I can pinpoint to a few reasons but more than anything, it was the environment I was raised in, particularly my family members. My parents, mom in particular, were very negative people who had been through a rough lot in life. Given their circumstances, they saw every situation as a dog eat dog type of situation since they didn’t exactly come from wealth.

Every person who was nice to you was out to get something from you.

The world is a cruel place where you have to fight for every scrap.

Good people do not exist.

Always take the surest and safest route to, well, everything, because dreams do not come true.

Be “realistic”.

We’re victims and the struggling of society, we cannot have nice things in life because of that.

Be cautiously optimistic about, well, everything.

If you have a roof over your head and food, then that is it, don’t expect for more in life.

That kind of nihilism and negativity does unfortunately have a cool factor associated with it in American society. People love to kick down the happy-go-lucky person with a positive vibe to them. It is all too easy to attack and make fun of the person with big dreams who think that there is a lot of beauty to be had in this world.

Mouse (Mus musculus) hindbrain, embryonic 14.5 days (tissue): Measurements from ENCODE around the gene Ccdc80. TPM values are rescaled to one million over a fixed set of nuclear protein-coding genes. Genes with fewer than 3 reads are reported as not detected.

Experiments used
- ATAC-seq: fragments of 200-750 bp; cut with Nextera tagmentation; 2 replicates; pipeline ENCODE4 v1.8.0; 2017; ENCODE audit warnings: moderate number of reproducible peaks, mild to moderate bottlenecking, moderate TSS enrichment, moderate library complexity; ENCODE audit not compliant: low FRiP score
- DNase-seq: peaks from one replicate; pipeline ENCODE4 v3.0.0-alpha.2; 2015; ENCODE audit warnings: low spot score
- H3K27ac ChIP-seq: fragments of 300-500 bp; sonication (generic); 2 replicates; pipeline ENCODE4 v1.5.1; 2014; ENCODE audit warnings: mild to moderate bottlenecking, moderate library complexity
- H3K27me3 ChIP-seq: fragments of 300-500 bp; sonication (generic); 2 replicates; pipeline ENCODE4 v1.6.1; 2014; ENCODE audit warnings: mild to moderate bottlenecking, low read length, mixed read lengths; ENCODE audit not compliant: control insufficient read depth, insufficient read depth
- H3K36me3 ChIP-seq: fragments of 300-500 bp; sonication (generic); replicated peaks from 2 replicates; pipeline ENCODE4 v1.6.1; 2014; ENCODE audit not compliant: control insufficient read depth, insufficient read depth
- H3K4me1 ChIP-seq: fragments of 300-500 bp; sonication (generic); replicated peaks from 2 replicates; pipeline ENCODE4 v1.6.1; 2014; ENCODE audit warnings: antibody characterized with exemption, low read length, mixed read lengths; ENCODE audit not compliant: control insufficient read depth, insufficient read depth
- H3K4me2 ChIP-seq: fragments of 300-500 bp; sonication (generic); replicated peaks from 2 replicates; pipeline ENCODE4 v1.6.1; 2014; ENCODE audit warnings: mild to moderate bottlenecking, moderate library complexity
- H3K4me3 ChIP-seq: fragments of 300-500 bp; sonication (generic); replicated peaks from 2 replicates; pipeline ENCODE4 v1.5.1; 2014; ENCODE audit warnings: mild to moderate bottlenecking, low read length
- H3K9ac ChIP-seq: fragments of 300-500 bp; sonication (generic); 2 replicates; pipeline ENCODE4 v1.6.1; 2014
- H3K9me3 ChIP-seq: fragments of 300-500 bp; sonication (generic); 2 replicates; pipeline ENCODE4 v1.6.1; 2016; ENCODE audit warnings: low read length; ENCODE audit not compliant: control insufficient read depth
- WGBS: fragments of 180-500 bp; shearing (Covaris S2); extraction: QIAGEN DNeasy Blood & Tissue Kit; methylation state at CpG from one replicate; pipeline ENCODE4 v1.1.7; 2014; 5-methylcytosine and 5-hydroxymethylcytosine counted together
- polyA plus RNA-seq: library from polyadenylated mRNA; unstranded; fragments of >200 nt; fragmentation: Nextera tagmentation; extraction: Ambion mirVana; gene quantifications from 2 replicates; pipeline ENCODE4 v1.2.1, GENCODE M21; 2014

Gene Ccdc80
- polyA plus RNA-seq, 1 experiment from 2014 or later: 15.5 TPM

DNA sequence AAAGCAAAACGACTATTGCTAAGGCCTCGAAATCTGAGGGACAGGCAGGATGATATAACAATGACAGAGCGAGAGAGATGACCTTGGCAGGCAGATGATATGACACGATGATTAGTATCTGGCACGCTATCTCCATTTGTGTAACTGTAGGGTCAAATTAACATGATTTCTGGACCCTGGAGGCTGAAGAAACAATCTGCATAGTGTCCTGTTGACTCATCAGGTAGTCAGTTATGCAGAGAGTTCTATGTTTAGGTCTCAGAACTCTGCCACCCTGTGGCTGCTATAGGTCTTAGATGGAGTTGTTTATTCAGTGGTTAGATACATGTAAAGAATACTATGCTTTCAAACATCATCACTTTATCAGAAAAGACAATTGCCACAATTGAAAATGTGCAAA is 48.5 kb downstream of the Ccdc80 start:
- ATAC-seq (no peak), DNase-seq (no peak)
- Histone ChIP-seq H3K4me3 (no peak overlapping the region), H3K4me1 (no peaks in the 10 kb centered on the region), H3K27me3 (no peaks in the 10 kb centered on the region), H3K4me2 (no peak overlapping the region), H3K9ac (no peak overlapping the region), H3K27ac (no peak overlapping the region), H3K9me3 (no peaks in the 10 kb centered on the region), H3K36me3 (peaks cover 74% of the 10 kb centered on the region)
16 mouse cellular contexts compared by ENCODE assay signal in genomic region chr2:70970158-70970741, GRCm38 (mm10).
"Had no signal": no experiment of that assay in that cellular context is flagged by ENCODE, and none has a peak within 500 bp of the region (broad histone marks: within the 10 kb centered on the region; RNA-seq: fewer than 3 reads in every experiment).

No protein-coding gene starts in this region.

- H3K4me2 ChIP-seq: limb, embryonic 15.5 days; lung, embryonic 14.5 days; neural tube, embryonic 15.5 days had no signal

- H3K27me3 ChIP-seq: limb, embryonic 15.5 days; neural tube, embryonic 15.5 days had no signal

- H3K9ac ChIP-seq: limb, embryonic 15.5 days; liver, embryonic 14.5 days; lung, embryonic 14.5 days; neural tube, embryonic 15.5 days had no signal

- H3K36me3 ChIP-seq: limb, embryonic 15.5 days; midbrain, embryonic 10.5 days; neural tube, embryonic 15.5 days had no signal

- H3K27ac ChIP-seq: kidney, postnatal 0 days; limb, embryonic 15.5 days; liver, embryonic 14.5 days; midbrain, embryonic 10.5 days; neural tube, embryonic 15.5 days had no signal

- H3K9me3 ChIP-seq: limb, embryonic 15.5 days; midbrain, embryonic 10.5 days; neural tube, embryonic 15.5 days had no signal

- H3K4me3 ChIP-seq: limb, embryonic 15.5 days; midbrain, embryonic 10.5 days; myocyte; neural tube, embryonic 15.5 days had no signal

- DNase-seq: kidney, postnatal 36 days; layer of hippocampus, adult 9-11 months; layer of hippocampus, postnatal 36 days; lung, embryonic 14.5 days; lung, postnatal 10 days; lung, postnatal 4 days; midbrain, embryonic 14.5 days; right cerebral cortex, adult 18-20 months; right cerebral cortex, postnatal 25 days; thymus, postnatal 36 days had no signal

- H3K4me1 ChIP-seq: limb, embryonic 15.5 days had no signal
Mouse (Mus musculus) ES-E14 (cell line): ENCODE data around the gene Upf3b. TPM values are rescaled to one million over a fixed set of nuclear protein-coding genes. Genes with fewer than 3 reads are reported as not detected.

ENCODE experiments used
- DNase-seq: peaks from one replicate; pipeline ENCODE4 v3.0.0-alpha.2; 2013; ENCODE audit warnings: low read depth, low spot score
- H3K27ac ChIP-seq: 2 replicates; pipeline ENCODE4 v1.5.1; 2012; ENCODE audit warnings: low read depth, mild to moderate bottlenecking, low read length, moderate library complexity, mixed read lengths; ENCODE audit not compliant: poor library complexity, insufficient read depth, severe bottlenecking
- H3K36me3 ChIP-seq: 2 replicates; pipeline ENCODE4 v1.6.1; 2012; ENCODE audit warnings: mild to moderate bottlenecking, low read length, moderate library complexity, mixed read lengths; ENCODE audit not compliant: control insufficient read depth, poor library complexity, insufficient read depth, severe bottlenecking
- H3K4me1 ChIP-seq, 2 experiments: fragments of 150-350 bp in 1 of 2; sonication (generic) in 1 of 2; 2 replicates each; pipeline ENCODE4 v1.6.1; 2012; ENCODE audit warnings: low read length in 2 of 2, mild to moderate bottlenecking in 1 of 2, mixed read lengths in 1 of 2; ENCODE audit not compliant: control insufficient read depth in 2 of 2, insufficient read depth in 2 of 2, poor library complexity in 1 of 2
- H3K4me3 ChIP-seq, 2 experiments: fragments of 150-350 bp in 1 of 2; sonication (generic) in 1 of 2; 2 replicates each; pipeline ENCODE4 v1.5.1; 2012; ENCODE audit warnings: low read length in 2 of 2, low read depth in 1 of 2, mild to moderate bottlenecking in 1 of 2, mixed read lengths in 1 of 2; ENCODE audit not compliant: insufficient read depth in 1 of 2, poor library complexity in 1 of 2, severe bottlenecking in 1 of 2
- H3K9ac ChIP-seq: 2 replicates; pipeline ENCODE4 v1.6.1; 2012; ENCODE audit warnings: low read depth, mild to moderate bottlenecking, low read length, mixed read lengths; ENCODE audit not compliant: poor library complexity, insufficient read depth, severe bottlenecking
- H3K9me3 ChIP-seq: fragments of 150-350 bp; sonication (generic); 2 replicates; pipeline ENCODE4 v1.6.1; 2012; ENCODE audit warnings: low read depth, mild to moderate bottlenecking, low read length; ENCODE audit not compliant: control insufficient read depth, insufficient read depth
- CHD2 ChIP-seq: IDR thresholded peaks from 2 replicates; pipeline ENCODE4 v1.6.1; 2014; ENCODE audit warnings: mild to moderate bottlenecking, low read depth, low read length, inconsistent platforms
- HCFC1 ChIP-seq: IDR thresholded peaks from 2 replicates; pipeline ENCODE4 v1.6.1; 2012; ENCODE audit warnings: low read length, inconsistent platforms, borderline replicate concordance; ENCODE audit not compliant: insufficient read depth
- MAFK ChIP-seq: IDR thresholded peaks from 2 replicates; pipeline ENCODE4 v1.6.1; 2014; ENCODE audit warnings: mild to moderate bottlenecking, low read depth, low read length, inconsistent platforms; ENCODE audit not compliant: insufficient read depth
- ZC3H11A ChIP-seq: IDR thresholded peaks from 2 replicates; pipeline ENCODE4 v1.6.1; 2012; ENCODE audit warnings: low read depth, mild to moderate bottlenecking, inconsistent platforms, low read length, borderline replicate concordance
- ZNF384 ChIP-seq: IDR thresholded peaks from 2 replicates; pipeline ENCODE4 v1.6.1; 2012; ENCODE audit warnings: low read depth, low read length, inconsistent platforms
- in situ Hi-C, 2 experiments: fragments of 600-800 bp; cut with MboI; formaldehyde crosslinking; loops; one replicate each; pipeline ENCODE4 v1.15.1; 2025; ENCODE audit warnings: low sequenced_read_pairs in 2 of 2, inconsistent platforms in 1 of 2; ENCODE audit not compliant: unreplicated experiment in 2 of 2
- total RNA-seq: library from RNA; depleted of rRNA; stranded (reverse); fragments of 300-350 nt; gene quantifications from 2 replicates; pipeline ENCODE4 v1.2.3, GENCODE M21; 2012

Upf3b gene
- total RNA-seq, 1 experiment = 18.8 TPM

I was a product of years of that, many many many years of hearing that over and over again.

So why did I seek help and continue to seek help?

The one thing that confuses all outsiders and people trying to offer help to the Debbie Downer and Incel types is why do they keep coming back?

We know that you believe life sucks and that there is nothing good to it so why do you keep asking for help? Why is it that you keep posting on the same forums/message boards or meeting with the same people who are trying to help you even though you refuse to take their help?